Did you know that since November 10th women effectively started working for free?

How is that possible? Thanks to the gender pay gap.

This day is known as Equal Pay Day and might change depending on the actual pay gap each year.

Fawcett Society, named after Millicent Fawcett, is a Charity campaigning for gender equality and women’s rights.

They released data on this day, showing how inequality and power imbalance directly affect the pay gap, amongst other things.

Women, since the start of their careers, earn less than men.

After years of declining, the pay gap for women in their 20s became wider, now being 5 times bigger than it was 6 years ago.

From 1.1% in 2011 is now 5.5%.

Pay gap is not only influenced by gender. It is affected by age; women over 40 earn a lot less than colleagues at the start of their careers.

Research by the Fawcett Society shows that women from Asian minorities face a pay gap at 26%, while it is at 24% for black African women.

It also depends on the location. London (20.7%) has the widest pay gap in the UK, exceeding by far the national average, while Wales (8.3%) has the lowest one.

The way progress is developing currently, it will take us 62 years to close the pay gap, which means that women working now or starting work now will be retired by the time we have equal pay. I say ‘us’ because it’s up to society and organisations to make sure that we put an end to inequality and sexism.

I only reported data regarding women because they are the ones who face the greater pay gap, but when you consider factors such as race you see that there is a greater disparity both for women and men.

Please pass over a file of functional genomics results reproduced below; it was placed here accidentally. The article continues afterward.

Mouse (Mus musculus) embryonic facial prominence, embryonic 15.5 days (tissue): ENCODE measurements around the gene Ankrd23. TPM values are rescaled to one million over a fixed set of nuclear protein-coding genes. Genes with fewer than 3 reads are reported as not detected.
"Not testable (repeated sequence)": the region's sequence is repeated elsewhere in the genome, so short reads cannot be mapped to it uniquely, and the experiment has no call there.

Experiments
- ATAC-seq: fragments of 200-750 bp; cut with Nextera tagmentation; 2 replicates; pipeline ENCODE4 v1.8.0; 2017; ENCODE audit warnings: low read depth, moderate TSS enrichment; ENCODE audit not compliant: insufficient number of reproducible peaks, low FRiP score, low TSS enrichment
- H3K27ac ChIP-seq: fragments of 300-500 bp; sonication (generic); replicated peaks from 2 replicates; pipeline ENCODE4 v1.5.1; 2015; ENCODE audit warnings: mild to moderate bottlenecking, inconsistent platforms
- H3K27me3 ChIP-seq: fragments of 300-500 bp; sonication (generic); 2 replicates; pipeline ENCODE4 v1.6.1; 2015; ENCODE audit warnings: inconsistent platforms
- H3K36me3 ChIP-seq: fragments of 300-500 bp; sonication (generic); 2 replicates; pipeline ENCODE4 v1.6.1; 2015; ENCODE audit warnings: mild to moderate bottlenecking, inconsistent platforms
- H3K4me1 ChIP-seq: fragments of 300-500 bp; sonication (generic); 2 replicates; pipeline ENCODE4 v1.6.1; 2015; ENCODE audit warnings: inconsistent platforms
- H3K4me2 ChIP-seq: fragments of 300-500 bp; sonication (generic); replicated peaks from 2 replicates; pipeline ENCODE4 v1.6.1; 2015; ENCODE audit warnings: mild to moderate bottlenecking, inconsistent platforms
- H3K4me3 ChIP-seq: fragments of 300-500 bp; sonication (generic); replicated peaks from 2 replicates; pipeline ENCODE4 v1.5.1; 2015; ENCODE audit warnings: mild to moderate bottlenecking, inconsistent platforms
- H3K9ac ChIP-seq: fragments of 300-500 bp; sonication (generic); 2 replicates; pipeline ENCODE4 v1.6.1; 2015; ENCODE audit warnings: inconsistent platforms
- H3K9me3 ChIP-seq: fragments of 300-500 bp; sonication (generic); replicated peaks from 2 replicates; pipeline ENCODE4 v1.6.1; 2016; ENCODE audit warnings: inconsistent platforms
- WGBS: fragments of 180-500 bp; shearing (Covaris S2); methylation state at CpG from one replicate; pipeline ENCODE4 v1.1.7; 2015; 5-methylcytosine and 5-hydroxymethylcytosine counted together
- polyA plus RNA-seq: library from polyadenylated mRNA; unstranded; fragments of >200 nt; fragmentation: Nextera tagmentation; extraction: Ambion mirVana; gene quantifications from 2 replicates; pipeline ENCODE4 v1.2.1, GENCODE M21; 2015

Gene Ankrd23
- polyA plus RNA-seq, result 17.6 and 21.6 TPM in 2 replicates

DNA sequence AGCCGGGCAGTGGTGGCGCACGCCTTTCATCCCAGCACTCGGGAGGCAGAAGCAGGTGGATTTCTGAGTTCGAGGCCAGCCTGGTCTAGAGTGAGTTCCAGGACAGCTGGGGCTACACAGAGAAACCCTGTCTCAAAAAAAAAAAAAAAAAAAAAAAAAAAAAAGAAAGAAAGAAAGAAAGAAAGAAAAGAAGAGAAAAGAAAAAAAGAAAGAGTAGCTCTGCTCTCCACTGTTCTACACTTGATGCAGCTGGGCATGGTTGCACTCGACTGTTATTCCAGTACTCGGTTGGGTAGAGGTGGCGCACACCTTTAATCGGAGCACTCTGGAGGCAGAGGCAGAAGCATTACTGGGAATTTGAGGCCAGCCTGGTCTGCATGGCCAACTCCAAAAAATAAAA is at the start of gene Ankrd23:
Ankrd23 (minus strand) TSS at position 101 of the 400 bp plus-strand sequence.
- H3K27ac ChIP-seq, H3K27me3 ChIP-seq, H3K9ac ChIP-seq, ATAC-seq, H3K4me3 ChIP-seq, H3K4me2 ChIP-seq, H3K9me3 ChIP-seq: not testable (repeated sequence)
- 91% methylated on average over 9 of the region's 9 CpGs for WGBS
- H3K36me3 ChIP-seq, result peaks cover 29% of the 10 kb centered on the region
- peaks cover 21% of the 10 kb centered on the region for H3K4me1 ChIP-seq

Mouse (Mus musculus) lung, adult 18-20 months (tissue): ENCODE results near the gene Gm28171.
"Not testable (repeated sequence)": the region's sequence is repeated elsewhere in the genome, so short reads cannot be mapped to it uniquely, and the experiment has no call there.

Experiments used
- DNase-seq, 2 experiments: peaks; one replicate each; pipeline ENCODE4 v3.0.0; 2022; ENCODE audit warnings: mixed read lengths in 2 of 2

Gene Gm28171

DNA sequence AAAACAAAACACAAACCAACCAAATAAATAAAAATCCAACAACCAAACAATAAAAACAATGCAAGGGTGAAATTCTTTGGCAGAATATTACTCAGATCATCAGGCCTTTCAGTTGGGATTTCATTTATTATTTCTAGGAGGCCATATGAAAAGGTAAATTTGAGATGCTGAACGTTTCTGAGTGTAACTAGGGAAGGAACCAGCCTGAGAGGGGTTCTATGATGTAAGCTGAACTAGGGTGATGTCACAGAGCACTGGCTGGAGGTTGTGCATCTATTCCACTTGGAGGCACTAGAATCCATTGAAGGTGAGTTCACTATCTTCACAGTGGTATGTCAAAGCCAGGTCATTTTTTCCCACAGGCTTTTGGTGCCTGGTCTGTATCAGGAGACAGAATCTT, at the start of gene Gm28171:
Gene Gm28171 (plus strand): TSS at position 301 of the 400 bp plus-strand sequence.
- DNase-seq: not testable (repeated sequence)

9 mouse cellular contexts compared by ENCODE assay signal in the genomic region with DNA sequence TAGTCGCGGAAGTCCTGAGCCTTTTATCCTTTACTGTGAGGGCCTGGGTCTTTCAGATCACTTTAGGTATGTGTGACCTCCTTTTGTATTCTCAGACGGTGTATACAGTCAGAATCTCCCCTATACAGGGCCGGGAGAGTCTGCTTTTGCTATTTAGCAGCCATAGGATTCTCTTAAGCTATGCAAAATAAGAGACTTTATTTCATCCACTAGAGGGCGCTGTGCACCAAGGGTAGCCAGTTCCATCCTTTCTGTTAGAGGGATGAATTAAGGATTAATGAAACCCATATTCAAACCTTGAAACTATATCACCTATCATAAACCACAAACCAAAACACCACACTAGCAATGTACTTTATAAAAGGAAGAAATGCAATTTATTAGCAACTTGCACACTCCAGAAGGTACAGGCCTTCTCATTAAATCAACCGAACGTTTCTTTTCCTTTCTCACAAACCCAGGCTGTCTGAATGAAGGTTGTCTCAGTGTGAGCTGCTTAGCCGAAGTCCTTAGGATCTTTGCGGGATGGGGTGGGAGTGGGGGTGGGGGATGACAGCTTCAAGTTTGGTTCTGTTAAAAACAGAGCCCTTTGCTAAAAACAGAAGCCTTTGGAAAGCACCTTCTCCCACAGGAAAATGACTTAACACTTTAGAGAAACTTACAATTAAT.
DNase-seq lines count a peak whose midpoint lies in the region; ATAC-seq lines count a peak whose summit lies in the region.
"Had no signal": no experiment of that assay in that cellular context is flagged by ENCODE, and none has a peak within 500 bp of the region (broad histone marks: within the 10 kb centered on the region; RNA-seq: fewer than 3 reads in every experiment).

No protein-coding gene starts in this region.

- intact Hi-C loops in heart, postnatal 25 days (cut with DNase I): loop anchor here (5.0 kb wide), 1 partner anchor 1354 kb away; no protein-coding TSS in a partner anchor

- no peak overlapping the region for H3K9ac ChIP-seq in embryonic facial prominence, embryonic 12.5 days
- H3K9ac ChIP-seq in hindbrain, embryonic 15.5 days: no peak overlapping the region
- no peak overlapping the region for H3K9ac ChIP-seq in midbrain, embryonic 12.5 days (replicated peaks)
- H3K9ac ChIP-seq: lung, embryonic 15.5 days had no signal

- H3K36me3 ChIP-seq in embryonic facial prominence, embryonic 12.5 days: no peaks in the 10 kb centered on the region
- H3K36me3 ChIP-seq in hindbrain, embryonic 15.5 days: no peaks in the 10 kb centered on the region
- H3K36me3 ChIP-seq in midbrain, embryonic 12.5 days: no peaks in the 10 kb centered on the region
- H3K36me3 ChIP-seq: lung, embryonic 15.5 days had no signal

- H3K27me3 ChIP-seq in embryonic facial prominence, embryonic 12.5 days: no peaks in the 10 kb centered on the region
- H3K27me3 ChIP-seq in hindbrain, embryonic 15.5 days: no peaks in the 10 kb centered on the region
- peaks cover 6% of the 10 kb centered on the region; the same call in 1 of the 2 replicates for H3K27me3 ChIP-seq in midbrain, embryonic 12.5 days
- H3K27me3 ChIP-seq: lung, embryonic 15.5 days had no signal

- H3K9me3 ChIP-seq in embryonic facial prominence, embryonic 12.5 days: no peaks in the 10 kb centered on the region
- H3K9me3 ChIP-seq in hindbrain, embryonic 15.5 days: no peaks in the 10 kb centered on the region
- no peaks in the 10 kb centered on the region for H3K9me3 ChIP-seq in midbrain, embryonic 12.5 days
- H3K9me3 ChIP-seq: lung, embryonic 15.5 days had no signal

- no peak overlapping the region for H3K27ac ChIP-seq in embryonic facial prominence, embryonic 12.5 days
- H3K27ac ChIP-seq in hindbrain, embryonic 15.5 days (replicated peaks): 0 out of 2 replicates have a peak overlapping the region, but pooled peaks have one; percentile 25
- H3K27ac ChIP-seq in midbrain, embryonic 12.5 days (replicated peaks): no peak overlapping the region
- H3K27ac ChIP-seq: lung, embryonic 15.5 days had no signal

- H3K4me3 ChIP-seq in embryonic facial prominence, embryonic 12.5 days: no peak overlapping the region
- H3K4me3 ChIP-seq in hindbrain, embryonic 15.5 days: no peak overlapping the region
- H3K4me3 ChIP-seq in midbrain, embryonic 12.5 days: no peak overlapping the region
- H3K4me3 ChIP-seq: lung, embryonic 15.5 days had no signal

Most of the women find themselves disadvantaged when they are dealing with a pregnancy or when they are in the aftermath of it. The same doesn’t apply to fathers, though.

We should be providing the right support for families to deal with this. It’s not fair that women have to choose between careers and family, while men don’t have to. This also brings out the problem of late pregnancies.

But we also have to think about support for single parents.

Whether they are mothers or fathers, gender pay gap shouldn’t be one of their main worries.

There are obviously more issues related to this inequality and it is important that we tackle them in order to make sure that we close the gap in less than 62 years.

The government issued a deadline for all companies with over 250 employees to provide the figures of their gender pay gap.

But we can do more to change this.

We can join campaigns such as #paygappledge with the Fawcett Society but also start having conversations about the subject to make people aware of the problem and the possible solutions.

0 replies

Leave a Reply

Want to join the discussion?
Feel free to contribute!

Leave a Reply